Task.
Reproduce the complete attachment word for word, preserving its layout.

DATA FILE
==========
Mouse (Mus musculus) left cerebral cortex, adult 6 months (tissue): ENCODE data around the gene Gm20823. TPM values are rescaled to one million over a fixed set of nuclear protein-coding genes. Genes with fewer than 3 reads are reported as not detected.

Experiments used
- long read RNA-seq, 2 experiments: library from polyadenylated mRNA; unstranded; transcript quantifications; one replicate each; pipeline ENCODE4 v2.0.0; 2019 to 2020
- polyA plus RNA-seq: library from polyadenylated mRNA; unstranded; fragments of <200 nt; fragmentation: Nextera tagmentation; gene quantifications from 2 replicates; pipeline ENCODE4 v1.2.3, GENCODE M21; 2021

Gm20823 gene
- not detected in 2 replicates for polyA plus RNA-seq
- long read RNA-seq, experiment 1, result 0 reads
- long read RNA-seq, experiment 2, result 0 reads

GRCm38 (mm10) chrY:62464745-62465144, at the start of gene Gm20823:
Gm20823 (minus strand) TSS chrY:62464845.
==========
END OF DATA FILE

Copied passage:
Mouse (Mus musculus) left cerebral cortex, adult 6 months (tissue): ENCODE data around the gene Gm20823. TPM values are rescaled to one million over a fixed set of nuclear protein-coding genes. Genes with fewer than 3 reads are reported as not detected.

Experiments used
- long read RNA-seq, 2 experiments: library from polyadenylated mRNA; unstranded; transcript quantifications; one replicate each; pipeline ENCODE4 v2.0.0; 2019 to 2020
- polyA plus RNA-seq: library from polyadenylated mRNA; unstranded; fragments of <200 nt; fragmentation: Nextera tagmentation; gene quantifications from 2 replicates; pipeline ENCODE4 v1.2.3, GENCODE M21; 2021

Gm20823 gene
- not detected in 2 replicates for polyA plus RNA-seq
- long read RNA-seq, experiment 1, result 0 reads
- long read RNA-seq, experiment 2, result 0 reads

GRCm38 (mm10) chrY:62464745-62465144, at the start of gene Gm20823:
Gm20823 (minus strand) TSS chrY:62464845.